It's bounce-back time

Two Tennessee players are among the 20 college football standouts most likely to have bounce-back years in 2006. So says Richard Cirminiello in an article entitled "Bound for a rebound … 20 players looking to come back strong" on the website.

The Vols in question are quarterback Erik Ainge and wide receiver Robert Meachem. Both enjoyed strong showings in 2004 but fell short of expectations in 2005.

Ainge completed 55 percent of his passes for 1,452 yards with 17 touchdowns and nine interceptions as a true freshman in '04 but slumped to 45 percent, 737 yards, 5 TDs and 7 interceptions in '05. In addition, his passer efficiency rating plummeted from 135.9 to 89.9.

Meachem averaged 18.4 yards per catch on 25 receptions in 2004, parlaying four grabs into touchdowns. Although he caught a team-best 29 balls in '05, he averaged just 13.2 yards per catch and produced only two TDs.

Interestingly enough, the only other SEC player to make the top-20 list was Auburn receiver Courtney Taylor, who recorded just 22 catches last fall while slowed by a sprained ankle.

Taylor is ranked 7th on Cirminiello's list, while Ainge is ranked 10th and Meachem is rated 17th. Here's what the writer has to say about the two Volunteers:

10. QB Erik Ainge, Tennessee – The $64,000 question around Knoxville is whether Ainge can recapture the form that made him an instant star as a true freshman in 2004. He should be able to. The presence of David Cutcliffe, a noted developer of quarterback, will help tremendously, as will the four-month break from football to clear his head after last season's nightmare. Ainge did enough as a wide-eyed teen two years ago to prove he has talent, but now he has to show his teammates and coaches he's got the moxie to bounce back and lead a Vol offense that's searching for an identity.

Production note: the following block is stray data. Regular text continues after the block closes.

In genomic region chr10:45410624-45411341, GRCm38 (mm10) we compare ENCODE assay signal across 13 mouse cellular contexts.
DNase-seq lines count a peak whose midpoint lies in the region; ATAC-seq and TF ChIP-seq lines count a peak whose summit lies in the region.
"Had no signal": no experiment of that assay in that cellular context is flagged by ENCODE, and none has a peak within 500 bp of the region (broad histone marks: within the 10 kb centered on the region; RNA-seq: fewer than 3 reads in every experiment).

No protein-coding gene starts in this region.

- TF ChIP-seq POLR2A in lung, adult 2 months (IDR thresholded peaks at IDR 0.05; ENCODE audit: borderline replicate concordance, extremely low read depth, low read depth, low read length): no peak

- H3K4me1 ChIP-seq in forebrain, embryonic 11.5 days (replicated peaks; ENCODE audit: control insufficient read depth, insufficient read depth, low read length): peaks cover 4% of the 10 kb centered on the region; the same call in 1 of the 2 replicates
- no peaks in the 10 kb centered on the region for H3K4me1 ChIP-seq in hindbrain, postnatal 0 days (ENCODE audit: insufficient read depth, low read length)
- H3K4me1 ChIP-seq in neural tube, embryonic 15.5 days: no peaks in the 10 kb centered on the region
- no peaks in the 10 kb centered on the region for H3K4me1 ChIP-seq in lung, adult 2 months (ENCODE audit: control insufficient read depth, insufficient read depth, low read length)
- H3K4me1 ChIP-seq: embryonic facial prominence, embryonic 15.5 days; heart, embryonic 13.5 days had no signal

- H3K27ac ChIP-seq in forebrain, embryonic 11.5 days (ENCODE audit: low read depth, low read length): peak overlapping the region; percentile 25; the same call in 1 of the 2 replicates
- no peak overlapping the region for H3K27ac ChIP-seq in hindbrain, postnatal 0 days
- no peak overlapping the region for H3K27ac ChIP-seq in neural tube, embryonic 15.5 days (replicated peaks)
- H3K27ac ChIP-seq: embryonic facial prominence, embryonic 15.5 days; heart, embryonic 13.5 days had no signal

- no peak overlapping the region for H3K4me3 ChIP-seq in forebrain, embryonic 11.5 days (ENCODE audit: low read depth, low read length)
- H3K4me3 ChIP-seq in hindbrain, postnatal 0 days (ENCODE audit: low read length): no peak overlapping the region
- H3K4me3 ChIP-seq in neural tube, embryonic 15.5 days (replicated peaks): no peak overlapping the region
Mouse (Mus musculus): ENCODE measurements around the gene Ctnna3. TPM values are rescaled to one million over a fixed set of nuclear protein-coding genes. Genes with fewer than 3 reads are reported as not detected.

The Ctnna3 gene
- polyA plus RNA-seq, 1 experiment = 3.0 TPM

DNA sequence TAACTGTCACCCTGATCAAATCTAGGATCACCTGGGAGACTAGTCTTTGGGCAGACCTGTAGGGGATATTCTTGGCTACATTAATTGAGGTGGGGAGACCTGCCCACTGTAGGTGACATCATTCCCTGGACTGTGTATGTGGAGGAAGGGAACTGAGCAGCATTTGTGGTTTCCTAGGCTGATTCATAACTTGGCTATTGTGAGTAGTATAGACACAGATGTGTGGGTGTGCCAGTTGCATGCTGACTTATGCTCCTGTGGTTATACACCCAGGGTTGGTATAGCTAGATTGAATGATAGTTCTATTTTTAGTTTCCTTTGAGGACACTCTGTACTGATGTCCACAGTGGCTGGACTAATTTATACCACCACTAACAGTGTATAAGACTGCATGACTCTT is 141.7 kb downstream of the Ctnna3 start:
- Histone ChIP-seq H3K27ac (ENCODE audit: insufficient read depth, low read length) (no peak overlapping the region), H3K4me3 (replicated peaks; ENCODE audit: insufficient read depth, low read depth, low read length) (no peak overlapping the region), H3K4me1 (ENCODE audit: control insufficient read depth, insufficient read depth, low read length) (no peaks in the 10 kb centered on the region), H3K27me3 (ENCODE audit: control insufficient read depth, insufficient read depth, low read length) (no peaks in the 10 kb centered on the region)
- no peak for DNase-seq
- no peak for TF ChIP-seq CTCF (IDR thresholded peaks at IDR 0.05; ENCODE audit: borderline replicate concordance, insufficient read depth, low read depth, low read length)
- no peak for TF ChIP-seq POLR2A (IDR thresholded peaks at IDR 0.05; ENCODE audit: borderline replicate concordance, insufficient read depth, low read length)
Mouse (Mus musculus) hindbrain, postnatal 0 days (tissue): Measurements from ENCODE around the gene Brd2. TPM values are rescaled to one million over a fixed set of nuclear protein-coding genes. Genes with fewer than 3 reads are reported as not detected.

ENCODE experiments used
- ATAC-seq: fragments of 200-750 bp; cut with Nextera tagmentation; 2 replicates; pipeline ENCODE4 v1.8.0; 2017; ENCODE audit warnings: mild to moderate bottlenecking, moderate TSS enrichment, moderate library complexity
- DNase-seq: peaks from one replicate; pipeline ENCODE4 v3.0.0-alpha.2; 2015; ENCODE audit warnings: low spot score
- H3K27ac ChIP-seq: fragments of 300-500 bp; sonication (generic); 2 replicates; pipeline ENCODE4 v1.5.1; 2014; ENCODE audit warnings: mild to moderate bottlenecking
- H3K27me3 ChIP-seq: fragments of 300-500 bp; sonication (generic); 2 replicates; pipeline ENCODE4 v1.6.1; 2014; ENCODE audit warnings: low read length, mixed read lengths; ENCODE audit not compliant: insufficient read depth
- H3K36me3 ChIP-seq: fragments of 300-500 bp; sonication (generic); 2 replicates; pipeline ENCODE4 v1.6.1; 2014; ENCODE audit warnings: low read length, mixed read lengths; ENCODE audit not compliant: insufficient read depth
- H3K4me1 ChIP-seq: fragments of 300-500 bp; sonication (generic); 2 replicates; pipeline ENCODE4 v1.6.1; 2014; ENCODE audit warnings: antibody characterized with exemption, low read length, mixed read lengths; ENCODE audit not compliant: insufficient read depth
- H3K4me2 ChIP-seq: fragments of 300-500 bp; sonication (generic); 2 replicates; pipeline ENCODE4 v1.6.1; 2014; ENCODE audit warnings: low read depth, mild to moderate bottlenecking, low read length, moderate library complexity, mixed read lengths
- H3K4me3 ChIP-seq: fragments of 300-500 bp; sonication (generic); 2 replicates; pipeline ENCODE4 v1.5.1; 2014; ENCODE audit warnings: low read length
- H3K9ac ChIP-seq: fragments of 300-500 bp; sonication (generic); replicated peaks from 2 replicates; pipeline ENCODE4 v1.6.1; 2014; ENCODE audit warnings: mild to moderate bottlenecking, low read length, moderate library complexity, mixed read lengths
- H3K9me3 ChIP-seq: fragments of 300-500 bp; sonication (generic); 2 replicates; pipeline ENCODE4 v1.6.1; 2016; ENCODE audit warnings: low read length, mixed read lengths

17. WR Robert Meachem, Tennessee – Meachem is a homerun hitter with enormous upside and natural gifts that can't be taught, but he was woefully inconsistent in 2005, catching just 29 passes and a pair of touchdowns. The Tennessee offense, in general, stunk, which didn't help his development, but Meachem, too, needs to polish up his act this fall. David Cutcliffe was brought back to fix the offense, and second to finding a quarterback, getting Meachem right will be a top priority beginning this spring.

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